Could corn go back to $8?  Worst case scenario, that can't be ruled out. 

Todd's Take                                                                                           

Estimating Ending Corn Stocks, Prices

With regards to beans, I don't think they will be under pressure anymore from expected switches from corn to beans even with record supplies of beans and SA now producing more beans then we do. The ratio now is 2 to 1 and out of whack. If corn went to $6, it seems impossible that beans would stay under $10. 

If corn goes to $6, you'll also have wheat used for feeding(if W prices stayed low) and these heavy rains are going to hurt the Winter Wheat crop too. The crop condition of the wheat, in 2 weeks(after next weeks rains) will have plunged from where it was a couple of weeks ago. 

So this weeks huge rains...where they fall  will be the most important rain event for.............the past decade at least, maybe in history.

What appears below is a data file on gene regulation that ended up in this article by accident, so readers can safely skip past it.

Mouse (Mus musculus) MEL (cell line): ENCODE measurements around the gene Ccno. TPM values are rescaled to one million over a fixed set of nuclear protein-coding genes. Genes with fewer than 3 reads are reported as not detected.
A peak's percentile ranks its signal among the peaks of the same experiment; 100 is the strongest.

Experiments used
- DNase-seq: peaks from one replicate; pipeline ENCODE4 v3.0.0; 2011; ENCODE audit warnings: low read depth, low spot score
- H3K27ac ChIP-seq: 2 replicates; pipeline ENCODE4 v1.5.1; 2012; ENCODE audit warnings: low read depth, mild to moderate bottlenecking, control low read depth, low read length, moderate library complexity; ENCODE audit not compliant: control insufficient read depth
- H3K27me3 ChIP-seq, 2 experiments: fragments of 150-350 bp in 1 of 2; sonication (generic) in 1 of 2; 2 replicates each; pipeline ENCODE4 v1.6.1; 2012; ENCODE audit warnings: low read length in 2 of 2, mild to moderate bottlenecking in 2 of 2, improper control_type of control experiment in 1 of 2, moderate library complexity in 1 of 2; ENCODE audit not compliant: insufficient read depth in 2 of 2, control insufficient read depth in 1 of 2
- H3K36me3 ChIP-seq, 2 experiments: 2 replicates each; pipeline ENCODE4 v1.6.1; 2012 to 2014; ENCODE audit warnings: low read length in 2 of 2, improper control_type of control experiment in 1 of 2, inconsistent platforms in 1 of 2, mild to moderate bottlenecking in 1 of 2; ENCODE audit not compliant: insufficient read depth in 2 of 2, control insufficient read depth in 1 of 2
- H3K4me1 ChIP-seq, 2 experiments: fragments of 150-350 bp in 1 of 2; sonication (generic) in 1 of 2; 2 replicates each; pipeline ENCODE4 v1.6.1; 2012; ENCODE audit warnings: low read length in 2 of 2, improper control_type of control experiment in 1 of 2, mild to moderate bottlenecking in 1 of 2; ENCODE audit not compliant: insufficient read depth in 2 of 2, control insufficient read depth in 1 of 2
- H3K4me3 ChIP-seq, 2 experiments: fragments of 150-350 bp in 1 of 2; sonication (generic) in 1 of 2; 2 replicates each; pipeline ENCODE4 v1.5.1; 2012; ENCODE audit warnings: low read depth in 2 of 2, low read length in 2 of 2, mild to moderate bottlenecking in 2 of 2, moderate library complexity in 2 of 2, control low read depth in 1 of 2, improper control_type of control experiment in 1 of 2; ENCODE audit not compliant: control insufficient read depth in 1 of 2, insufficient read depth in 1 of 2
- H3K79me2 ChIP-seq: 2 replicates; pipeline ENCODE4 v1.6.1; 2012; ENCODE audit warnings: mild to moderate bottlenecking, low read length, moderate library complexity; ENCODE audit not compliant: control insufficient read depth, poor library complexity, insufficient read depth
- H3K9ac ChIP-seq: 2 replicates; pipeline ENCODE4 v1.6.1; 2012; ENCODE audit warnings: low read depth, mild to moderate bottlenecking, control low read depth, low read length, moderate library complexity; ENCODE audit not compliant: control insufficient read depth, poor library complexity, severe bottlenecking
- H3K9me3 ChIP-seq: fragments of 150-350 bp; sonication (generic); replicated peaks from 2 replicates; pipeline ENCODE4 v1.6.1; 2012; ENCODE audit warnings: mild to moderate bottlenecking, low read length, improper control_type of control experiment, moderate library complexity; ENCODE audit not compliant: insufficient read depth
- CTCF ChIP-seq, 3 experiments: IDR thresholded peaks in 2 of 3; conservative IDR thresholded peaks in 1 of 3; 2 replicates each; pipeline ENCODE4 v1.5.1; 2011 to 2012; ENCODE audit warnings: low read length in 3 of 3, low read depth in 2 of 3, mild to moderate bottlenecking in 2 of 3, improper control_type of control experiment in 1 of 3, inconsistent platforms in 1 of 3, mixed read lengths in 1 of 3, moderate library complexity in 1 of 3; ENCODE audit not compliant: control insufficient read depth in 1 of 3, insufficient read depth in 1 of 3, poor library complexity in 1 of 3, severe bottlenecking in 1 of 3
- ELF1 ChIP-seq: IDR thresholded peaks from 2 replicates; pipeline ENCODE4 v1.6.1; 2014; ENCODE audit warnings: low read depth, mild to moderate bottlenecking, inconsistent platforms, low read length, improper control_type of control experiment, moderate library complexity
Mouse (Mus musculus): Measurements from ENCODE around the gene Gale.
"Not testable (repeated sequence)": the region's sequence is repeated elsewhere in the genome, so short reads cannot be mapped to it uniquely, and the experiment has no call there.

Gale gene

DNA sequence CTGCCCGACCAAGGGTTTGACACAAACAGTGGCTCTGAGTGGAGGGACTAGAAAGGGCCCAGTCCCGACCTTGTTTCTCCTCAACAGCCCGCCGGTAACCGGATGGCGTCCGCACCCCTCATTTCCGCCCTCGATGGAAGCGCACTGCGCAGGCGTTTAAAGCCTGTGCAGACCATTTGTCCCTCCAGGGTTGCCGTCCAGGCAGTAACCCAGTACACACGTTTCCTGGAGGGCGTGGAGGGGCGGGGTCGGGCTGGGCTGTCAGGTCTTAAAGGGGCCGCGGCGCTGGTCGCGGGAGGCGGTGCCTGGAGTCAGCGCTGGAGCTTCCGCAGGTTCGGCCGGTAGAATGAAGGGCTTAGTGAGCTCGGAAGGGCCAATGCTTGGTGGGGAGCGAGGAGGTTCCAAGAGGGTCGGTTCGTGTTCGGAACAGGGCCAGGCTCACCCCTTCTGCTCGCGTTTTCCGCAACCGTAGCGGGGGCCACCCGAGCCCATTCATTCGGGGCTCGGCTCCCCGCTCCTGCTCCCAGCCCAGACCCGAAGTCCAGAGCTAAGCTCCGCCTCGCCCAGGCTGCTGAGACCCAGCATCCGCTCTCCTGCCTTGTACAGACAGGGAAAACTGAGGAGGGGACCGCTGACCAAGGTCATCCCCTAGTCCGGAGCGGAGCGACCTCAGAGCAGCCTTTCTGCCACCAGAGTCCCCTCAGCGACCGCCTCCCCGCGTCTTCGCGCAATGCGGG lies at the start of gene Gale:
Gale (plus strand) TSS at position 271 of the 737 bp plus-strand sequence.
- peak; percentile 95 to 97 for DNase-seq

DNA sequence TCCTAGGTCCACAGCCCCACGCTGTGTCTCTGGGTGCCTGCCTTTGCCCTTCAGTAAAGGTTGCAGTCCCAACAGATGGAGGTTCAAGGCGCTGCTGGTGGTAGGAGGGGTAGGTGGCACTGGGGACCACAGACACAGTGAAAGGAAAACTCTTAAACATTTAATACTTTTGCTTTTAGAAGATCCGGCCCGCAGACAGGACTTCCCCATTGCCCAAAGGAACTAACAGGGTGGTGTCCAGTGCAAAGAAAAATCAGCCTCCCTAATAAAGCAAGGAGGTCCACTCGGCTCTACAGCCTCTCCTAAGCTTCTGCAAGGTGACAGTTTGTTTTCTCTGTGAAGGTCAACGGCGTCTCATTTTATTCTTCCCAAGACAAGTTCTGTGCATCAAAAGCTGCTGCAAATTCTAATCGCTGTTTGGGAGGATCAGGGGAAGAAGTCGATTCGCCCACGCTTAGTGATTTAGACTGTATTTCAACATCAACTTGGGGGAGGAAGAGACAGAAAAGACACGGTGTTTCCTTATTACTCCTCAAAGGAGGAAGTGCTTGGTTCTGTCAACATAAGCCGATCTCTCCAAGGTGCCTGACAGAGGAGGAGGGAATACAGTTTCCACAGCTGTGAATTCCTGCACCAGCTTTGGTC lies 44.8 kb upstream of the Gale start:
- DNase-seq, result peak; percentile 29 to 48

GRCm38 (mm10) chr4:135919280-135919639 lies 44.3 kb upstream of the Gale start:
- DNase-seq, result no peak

By silverspiker - June 3, 2019, 2:13 a.m.
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dude.... if I am a farmer... I would belly up at least a thought of an over - a -bundance of ....

SELLING @ 4= 32 OF N = JULY CORN....



By silverspiker - June 3, 2019, 2:15 a.m.
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... STILL A SELLER OF N - JULY @ 4=32 ..

By silverspiker - June 3, 2019, 2:17 a.m.
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... BIRTHDAY OF FIRST "SPACE WALK" gemini ... 54


By silverspiker - June 3, 2019, 2:31 a.m.